Erectile dysfunction (ED) is related to different health problems that compromise erection, such as high blood pressure.

In men, the consequences of high blood pressure on sexual life are more physically evident than in women. Loss of sexual interest and trouble getting an erection are the main ones.

To know why blood pressure influences sex life, you must first understand how an erection occurs and the role of blood vessels in it.

What is erectile dysfunction?

Erectile dysfunction is the inability to maintain an erection firm enough for sexual intercourse. Although it may seem tragic, it is more common than you think but often hidden or ignored.

ED affects around 20% of men, i.e., 1 in 5 men may have it. You can suffer from it at any time of life, but it is more common after the 40s with other chronic diseases. 

Although erectile dysfunction may not seem to be a thing for healthy people, the truth is that there are young, healthy men with problems getting an erection. 

Erection is a significant part of any man's sexual life and mental health. Sexuality is a vital piece of life, and problems such as erectile dysfunction can be detrimental to it, seriously affecting relationships and the life quality of both partners.

Understanding erection

Penile erection is a natural process involving nervous and vascular action. That is, both the blood vessels and the brain act in combination.

The penis consists of two columns of erectile tissue called corpora cavernosa (producing erection) and a duct (urethra) through which you urinate. The corpora cavernosa constitute the largest part of the penis and the main involved in erection. It contains arteries, nerves, veins, and muscle fibers that allow or stop the blood inflow.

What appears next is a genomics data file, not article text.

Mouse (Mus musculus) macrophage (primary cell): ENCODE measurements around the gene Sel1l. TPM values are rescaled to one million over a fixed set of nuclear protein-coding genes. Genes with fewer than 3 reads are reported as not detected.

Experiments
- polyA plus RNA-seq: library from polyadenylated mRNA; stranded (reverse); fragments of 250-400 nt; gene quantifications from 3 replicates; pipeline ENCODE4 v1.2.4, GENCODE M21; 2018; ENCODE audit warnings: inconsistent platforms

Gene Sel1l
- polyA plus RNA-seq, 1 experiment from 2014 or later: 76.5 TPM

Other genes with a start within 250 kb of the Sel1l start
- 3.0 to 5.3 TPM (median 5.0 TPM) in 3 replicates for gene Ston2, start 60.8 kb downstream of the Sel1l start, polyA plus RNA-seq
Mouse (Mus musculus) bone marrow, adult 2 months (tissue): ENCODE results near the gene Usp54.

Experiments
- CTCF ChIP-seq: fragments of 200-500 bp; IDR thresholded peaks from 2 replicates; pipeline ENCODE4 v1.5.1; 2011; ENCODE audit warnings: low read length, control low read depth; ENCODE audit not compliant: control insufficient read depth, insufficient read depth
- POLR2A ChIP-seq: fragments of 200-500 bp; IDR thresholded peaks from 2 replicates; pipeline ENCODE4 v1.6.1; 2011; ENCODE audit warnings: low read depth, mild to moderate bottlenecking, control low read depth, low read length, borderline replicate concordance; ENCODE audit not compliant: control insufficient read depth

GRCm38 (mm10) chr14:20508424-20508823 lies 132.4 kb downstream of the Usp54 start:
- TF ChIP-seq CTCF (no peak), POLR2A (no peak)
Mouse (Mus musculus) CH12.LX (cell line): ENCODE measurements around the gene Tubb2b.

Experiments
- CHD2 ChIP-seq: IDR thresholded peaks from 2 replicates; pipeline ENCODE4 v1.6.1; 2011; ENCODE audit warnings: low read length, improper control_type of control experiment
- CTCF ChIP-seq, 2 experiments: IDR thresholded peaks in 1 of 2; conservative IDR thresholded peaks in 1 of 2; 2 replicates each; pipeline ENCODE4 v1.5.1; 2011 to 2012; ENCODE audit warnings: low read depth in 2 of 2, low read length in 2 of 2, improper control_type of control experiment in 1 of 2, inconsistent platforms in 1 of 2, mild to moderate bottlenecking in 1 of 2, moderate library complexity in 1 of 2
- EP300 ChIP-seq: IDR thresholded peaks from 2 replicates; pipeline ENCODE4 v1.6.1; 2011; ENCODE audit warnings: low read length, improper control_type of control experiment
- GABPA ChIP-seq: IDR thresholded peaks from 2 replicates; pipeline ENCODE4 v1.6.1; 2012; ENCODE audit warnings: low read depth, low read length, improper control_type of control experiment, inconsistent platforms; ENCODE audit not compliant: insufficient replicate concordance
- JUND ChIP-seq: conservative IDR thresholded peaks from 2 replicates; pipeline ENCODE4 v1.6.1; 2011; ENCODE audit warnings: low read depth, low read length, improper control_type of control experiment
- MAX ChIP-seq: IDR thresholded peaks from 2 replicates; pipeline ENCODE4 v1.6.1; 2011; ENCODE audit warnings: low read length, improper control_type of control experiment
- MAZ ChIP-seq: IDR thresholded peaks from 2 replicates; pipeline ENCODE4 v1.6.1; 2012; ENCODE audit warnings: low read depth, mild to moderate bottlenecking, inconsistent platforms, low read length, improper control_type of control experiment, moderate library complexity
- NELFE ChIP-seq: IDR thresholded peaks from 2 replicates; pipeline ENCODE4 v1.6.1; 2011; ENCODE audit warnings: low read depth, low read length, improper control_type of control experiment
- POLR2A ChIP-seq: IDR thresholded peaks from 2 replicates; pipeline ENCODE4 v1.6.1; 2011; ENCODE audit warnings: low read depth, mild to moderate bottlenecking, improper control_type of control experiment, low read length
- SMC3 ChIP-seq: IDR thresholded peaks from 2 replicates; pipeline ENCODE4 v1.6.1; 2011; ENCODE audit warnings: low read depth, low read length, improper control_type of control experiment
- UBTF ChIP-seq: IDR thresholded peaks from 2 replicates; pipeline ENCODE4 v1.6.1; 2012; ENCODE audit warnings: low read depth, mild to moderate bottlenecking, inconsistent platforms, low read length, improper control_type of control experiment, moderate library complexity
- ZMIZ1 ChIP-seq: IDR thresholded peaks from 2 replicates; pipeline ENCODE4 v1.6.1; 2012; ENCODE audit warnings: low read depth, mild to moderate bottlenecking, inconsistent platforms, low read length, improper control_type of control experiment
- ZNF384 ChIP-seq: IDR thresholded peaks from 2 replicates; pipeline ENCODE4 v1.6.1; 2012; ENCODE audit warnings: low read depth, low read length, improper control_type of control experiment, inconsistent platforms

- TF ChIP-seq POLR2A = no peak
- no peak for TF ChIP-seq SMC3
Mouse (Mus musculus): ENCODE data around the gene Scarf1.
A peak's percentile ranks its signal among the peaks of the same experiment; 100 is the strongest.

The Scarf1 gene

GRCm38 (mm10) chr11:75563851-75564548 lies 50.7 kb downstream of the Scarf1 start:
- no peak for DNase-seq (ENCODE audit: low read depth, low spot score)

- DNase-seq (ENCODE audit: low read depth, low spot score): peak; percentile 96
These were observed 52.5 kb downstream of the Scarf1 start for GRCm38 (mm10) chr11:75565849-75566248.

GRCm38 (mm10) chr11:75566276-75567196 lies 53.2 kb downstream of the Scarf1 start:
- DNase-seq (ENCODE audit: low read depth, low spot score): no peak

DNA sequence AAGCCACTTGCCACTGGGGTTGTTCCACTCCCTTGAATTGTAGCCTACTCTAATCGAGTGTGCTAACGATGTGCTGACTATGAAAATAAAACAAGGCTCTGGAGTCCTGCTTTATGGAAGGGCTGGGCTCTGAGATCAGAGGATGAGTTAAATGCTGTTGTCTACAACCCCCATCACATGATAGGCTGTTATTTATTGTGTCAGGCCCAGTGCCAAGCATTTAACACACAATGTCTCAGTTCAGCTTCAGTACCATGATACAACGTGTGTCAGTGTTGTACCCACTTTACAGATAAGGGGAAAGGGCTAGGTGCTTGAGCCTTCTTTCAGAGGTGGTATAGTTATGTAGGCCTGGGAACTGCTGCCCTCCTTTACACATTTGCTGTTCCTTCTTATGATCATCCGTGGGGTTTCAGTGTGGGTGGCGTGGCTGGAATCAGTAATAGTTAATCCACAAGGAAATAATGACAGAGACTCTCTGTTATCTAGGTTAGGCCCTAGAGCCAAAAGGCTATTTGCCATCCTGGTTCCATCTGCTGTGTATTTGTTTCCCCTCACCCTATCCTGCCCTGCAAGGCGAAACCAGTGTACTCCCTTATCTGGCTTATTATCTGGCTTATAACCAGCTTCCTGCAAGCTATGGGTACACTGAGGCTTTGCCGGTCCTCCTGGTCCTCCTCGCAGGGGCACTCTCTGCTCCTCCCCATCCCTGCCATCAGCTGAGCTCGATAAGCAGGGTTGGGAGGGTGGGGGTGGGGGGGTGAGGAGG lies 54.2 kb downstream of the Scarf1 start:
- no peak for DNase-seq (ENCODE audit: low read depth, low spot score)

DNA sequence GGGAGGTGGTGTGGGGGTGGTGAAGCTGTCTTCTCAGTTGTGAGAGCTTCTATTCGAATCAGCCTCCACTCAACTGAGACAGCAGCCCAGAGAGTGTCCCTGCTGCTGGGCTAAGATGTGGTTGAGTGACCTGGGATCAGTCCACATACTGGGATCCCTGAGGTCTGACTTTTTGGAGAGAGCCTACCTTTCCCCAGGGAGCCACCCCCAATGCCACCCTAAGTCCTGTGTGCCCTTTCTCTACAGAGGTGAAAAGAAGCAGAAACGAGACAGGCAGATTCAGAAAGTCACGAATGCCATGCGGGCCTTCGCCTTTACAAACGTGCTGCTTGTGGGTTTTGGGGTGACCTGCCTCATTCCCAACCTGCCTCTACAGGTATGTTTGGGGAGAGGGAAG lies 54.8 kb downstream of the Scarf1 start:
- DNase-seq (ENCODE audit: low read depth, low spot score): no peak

Erection begins when nerve impulses from sexual stimulation release brain chemicals, which stimulate nerves in the corpus cavernosum and induce additional blood chemicals release to act on the penis muscles.

These latter chemicals relax the cavernous muscles, lead to blood vessels dilation, and allow a lot of blood to pass through, increasing the penis size and circumference, which ultimately results in an erection. As more blood flows in, the penis becomes stiffer and larger.

Causes of erectile dysfunction

Erectile dysfunction can be organic (physical origin) or psychological. In many men with erectile dysfunction of organic origin, a psychological component (performance anxiety) usually worsens it, often resulting from both.

Accordingly, the causes are:

Vascular: When little blood reaches the penis (arterial) or is not retained within the corpora cavernosa, leading to a blood leak that prevents getting and maintaining enough penis rigidity.

Neurological: When there are problems transmitting orders that the brain and spinal cord send to the penis through the erector nerves.

Hormonal: When the body produces a less male hormone (testosterone) than needed, impairing sexual desire.

Medication: Medications used to treat hypertension or depression can affect erectile function as a side effect.